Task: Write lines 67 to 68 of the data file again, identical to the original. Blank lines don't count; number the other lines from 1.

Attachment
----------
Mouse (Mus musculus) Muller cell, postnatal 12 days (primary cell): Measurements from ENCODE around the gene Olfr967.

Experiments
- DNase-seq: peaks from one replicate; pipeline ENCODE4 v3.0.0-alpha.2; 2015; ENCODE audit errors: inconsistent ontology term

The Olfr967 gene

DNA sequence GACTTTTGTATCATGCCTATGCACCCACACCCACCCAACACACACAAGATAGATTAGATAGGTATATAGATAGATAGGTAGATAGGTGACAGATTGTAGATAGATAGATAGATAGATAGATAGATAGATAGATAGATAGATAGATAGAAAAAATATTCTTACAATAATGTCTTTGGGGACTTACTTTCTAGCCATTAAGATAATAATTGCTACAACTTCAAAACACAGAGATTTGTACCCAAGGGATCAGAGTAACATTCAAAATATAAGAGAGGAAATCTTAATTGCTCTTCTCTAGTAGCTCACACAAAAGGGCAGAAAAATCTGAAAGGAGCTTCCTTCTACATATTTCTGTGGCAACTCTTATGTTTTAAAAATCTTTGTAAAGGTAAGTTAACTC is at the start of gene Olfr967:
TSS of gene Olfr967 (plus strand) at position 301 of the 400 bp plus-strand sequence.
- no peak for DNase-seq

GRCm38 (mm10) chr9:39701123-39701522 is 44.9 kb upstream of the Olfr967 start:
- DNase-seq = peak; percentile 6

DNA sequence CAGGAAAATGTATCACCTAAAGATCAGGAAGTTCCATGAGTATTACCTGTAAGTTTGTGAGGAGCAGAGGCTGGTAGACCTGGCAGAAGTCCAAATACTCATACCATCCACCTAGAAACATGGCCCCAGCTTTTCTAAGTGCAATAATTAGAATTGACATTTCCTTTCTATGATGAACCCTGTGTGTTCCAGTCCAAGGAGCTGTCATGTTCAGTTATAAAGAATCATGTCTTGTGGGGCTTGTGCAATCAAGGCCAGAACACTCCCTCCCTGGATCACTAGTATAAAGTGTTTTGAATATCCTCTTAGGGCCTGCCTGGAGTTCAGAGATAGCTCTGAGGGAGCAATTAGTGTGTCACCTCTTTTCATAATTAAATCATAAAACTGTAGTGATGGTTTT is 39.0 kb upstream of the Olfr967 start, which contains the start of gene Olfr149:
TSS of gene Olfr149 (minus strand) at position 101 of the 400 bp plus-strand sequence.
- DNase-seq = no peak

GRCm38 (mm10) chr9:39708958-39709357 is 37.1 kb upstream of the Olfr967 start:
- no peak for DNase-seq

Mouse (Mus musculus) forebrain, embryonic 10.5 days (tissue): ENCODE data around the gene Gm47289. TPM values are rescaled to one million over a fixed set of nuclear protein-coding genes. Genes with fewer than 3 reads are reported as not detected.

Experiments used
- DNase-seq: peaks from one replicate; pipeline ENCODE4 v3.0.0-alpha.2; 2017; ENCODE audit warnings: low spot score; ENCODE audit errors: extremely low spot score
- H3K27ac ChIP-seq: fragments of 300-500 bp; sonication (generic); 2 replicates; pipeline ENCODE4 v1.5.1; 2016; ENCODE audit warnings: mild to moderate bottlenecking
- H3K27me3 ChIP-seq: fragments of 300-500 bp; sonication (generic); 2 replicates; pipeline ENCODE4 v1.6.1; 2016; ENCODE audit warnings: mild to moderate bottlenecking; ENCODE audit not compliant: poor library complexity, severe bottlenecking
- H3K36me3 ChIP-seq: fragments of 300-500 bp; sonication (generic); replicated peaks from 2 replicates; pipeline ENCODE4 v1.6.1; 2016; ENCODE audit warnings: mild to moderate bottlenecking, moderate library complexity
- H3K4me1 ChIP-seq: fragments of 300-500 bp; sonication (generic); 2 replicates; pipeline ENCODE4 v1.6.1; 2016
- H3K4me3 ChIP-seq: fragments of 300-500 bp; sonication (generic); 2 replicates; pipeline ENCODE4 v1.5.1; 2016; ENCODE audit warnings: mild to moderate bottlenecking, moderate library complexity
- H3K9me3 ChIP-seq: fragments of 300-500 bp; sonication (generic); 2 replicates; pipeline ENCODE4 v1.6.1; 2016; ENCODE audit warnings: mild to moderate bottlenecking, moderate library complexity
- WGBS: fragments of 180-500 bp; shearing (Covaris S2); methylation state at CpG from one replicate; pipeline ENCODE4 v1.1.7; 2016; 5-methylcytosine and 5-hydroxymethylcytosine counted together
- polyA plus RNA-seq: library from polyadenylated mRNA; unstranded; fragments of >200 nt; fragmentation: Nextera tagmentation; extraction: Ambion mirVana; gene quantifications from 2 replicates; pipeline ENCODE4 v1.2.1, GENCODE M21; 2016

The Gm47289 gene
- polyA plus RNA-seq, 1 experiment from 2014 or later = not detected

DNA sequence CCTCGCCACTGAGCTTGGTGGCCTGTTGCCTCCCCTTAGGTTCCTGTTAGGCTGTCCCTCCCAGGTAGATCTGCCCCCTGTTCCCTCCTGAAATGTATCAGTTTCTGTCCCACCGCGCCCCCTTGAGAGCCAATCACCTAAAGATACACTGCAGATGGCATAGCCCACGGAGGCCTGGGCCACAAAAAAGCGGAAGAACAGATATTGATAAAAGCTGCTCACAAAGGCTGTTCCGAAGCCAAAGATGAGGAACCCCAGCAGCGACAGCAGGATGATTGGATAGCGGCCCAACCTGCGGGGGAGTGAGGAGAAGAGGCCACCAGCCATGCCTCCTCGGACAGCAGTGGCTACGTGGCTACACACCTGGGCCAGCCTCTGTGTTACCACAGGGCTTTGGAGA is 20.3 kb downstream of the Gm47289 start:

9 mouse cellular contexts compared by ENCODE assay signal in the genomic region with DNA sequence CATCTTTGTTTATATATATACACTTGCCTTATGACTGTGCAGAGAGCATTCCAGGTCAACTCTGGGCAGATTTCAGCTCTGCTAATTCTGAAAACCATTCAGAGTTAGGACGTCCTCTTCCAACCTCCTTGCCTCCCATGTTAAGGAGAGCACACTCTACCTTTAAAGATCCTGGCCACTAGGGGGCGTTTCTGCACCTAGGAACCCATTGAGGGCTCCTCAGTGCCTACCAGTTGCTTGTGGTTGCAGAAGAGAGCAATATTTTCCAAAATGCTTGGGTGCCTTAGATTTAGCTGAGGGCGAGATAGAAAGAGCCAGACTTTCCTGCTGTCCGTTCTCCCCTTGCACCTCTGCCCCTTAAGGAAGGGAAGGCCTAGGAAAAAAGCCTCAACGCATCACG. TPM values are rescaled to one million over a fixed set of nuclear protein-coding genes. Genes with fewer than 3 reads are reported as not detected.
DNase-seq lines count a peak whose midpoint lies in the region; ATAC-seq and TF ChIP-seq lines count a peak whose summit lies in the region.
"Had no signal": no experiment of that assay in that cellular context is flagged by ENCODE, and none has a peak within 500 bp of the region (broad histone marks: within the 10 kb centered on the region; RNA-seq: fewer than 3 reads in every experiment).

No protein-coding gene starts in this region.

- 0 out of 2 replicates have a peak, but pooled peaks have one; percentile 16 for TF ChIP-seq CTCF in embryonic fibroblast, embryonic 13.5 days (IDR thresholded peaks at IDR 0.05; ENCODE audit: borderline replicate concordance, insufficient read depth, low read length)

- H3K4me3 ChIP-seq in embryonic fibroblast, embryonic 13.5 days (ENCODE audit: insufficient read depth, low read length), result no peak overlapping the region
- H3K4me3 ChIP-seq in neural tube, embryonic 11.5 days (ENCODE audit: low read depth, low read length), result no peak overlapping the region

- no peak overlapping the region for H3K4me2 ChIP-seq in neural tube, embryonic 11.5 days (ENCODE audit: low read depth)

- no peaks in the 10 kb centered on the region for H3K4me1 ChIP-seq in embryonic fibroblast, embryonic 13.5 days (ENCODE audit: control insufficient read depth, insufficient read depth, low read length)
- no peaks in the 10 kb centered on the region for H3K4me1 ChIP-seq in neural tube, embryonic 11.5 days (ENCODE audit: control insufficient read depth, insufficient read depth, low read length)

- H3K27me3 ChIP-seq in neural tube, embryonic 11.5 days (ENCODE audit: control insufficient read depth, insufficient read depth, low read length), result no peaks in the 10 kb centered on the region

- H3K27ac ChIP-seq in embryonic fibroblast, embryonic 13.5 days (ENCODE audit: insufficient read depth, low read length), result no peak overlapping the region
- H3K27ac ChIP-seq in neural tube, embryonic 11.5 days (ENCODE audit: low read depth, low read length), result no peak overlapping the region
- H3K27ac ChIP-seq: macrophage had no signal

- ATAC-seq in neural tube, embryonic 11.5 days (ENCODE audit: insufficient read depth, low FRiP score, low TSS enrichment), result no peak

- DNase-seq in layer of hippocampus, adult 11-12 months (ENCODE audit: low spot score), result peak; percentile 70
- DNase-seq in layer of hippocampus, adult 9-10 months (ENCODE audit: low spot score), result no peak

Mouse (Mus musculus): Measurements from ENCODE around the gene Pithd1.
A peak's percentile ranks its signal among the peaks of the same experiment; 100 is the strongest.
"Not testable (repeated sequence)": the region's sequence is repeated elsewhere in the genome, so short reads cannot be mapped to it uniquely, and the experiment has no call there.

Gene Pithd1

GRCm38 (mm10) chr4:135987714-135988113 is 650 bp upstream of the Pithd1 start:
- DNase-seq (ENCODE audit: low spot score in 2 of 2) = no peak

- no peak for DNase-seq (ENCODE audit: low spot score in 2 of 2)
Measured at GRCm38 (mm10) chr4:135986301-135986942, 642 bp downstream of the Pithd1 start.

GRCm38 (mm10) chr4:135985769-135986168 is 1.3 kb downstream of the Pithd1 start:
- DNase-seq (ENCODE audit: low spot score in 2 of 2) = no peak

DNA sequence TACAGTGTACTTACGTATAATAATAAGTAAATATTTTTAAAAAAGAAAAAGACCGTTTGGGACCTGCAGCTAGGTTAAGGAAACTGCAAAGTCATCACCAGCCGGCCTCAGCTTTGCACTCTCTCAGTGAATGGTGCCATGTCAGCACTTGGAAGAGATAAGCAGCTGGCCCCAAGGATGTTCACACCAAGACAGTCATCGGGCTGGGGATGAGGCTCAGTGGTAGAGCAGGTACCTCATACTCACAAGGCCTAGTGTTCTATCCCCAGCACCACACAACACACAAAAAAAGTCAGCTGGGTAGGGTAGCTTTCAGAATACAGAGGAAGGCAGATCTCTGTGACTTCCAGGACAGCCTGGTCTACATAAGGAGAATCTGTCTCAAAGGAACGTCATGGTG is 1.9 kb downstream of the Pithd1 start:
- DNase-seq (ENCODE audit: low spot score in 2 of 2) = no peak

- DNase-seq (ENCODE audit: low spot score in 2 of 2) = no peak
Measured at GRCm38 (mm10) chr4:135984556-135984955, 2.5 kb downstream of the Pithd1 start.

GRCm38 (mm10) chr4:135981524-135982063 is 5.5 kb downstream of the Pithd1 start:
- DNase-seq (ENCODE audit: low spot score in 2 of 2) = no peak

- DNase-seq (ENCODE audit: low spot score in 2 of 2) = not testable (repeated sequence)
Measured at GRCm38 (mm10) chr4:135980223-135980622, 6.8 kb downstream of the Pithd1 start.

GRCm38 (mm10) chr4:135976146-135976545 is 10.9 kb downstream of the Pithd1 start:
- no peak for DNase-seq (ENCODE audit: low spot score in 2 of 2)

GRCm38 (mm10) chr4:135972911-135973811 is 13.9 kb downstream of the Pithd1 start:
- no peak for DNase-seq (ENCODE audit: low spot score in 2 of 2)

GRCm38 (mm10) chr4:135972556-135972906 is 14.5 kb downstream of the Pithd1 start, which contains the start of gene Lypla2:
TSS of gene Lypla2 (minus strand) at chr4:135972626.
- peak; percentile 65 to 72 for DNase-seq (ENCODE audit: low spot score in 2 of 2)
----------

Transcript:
- no peak for DNase-seq (ENCODE audit: low spot score in 2 of 2)

GRCm38 (mm10) chr4:135972556-135972906 is 14.5 kb downstream of the Pithd1 start, which contains the start of gene Lypla2: